As the impact of climate change becomes more difficult to ignore, advocates for a more sustainable fashion industry are finally getting the legitimacy they seek. The United Nations announced Tuesday that it was joining forces with Nordic Initiative Clean and Ethical (NICE), a joint initiative by the Nordic fashion industry to address socio-environmental issues, to develop the first sector-specific initiative under the Global Compact, which helps businesses align their operations with fundamental principles of human rights, labor, and the environment.
In a video shot secretly by human-rights activists and obtained by Radio Free Europe/Radio Liberty’s Uzek service, young children are seen toiling in Uzbekistan’s cotton fields. The Uzbek government forcibly sends upwards of 2 million children—some as young as 7—to work in the fields for 10 hours a day, for two to three months each year, according to the Responsible Sourcing Network, which rallied more than 60 of the world’s leading apparel brands and retailers in October to boycott cotton knowingly harvested using child laborers in the Central Asian nation.
Photo by Olivier Saillant for Chanel
As if fashion wasn’t already synonymous with environmental excess. Karl Lagerfeld commisioned a life-size aircraft to house Chanel’s Spring/Summer 2012 couture show inside the Grand Palais in Paris on Tuesday. Subtlety has never been the designer’s strongest suit—this is the man who flew a 265-ton glacier to the City of Lights on a whim, after all—but the display of such extravagance in a depressed economy feels gauche even by the most liberal standards. Set designers didn’t just spend five days constructing the plane (or at least, the innards of one) from anodized aluminum. They also outfitted it with an extra-wide 164-foot aisle, 180-degree swivel seats for 250 high-profile guests, double-C monogrammed carpet, a holographic cockpit, and a slatted roof that revealed a vista of clouds. Mon dieu!
New Hampshire, whose state motto is “live free or die,” has a new champion in state representative Michele Peckham, who thinks that her constituents should live free of the consequences of other people’s poor decisions. The politican is the primary sponsor of House Bill 1444, a piece of legislation that would ban state employees from wearing perfume or scented products on the job, particularly if they deal with the public. “It may seem silly, but it’s a health issue,” Peckham tells the New Hampshire Union Leader. “Many people have violent reactions to strong scents.”
If former Real Housewives of New York City star Cindy Barhop didn’t think she was in enough hot water, the spa owner now compares her fox-fur bikini treatment to a cure for cancer, according to The Cut. The semi-permanent procedure, which involves affixing neon-colored fur or feathers to one’s ladyparts, are only designed to last three days—more if you avoid washing your nethers (sexy!). “It’s like buying an extra set of lingerie or a fun shirt a different pair of glasses,” Barshop, who runs Completely Bare on Madison Ave., says. “This is that fun thing that gives you a little pick-me-up.”
Even the icy plains of Hoth wouldn’t pose a challenge for the Nupste Fur IV by The North Face. Tootsies remain dry in a water-repellent sheath of down-insulated, recycled-polyester ripstop, while ankles stay extra-snug in a faux-fur swaddle of 100 percent recycled PET.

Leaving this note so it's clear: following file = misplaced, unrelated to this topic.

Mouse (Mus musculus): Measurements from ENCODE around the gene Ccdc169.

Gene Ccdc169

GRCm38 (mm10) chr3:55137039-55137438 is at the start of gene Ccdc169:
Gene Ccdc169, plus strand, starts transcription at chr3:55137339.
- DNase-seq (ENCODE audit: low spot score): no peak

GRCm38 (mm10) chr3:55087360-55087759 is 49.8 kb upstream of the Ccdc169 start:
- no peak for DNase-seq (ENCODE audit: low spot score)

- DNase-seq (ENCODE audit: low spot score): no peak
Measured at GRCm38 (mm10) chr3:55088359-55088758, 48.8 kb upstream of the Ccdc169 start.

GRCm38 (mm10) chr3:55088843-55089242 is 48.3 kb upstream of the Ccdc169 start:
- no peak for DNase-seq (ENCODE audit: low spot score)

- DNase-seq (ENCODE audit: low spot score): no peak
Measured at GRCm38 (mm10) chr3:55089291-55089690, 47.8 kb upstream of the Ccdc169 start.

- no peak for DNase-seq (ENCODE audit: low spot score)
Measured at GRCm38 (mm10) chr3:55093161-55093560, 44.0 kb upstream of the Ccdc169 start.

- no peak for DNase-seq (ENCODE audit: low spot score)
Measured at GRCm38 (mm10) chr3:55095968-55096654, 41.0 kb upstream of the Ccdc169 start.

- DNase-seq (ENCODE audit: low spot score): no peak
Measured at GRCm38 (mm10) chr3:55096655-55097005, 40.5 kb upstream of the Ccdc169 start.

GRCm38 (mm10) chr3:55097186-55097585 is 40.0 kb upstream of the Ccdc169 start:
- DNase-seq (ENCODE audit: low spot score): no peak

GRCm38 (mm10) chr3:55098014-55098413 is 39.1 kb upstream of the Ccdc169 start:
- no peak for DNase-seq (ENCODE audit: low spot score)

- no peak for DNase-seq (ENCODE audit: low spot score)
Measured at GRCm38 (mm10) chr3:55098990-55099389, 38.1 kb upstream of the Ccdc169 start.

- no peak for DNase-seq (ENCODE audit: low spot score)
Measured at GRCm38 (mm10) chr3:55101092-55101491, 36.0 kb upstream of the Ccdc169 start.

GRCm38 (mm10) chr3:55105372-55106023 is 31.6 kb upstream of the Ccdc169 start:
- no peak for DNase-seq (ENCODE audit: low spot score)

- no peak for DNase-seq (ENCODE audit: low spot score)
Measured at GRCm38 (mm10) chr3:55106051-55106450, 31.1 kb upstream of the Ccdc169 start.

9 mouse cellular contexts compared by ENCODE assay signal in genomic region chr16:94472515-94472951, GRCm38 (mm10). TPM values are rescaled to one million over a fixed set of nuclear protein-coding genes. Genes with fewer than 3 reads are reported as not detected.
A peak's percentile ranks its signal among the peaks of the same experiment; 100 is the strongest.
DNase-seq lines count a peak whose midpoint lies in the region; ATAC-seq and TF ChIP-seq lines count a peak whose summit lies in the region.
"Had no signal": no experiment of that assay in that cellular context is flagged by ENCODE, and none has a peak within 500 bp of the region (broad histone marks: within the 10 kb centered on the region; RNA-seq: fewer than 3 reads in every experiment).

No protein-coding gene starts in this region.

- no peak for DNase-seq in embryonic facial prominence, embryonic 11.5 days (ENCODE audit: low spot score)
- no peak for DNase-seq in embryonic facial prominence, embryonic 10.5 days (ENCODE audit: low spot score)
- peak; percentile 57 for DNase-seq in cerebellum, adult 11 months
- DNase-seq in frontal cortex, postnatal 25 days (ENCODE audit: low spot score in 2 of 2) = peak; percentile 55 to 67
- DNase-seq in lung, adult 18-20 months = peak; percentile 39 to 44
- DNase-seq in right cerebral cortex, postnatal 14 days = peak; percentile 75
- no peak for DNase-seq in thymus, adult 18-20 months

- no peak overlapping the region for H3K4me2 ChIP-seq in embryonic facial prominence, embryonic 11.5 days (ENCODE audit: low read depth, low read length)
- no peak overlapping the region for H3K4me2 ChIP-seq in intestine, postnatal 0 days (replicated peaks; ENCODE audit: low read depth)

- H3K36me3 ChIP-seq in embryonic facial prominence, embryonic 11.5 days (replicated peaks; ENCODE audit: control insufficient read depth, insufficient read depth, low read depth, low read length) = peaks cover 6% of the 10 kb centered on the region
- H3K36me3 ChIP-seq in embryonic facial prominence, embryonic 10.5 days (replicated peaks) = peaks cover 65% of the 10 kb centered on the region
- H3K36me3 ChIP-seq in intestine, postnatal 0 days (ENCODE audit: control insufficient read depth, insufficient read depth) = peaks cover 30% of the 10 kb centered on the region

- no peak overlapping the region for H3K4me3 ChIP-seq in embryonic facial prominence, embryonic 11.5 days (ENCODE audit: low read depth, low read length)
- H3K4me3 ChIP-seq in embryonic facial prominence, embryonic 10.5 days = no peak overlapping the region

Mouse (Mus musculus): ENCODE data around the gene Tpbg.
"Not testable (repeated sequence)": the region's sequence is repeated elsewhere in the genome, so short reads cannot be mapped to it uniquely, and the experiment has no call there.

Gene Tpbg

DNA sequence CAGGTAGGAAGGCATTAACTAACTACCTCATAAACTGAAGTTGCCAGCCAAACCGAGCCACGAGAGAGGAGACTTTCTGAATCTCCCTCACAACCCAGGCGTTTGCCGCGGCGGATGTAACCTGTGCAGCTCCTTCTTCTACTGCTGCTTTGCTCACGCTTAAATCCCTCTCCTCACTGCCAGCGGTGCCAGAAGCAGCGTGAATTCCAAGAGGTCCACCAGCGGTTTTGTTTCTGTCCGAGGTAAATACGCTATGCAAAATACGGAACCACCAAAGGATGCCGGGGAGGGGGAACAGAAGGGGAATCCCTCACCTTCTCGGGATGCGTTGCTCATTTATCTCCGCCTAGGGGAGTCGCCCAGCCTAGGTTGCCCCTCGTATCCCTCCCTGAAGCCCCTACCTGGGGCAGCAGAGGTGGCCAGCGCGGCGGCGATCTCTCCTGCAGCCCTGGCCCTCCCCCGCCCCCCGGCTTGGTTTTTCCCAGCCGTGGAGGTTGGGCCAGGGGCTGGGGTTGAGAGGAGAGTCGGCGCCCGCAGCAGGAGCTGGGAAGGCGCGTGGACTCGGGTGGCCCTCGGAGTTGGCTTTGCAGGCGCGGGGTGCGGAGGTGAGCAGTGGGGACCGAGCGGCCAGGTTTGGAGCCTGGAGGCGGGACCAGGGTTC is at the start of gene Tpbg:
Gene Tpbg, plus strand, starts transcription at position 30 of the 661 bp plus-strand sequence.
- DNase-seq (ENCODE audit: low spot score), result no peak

Note: May contain goose down.
Clad in a seam-sealed canvas-and-rubber shell—and lined with a removable “InnerBoot” made from recycled polyester felt—the 1964 Premium Canvas boot by Sorel is rated for temperatures as low as 40 degrees Fahrenheit below zero. Plus, the low-profile herringbone outsole is grippy enough for perilous icy patches that threaten to thwart your dignity at every turn.
HIGH AND MIGHTY
As bespoke as you can get—without the vertiginous prices, that is—Patagonia’s Fiona offers tough-as-nails recycled-nylon ripstop, a supportive arch shank, and stretchy neoprene at the rear for a custom fit. The knee-high boot also includes a recycled polyester lining and synthetic PrimaLoft Eco insulation for a one-two punch of warmth without sending feathers flying.
We’ll try not to judge. If UGG-style booties are your jam, take the animal hide out of the equation with the Neauara’s Robin which comprises waterproof synthetic suede (derived from recycled plastic bottles, natch) and the cushiest faux fur lining this side of the Tundra.
GREAT WHITE NORTH
Made in Canada, where people know cold, the Alexandra by Kamik features a quilted nylon upper, cushy fleece-and-foam insulation, and a molded felt insole for plush underfoot comfort. Bonus: You can send the boot back to Kamik for recycling when it’s ready to shuffle off the mortal coil.
Note: May contain fleece.
Sure, the Kelly Vinter by Tretorn may look like an old-fashioned rubber rain boot, but the faux-fur and post-industrial mesh lining would beg to differ. An EcoOrtholite insole, made from non-food bio-oil, completes the cushy setup.
Originally published Jan. 5, 2012
Sweatshop isn’t your average online cow-clicker. As its name implies, the game places you on the floor of an offshore factory that cranks out merchandise for high-street retailers in the West. Your job as manager: to hire workers to assemble hats, shoes, bags, and shirts at various speeds according to their skill level (or lack thereof in the case of the child laborers you also employ), all while keeping your corporate masters happy by raking in the big profits.
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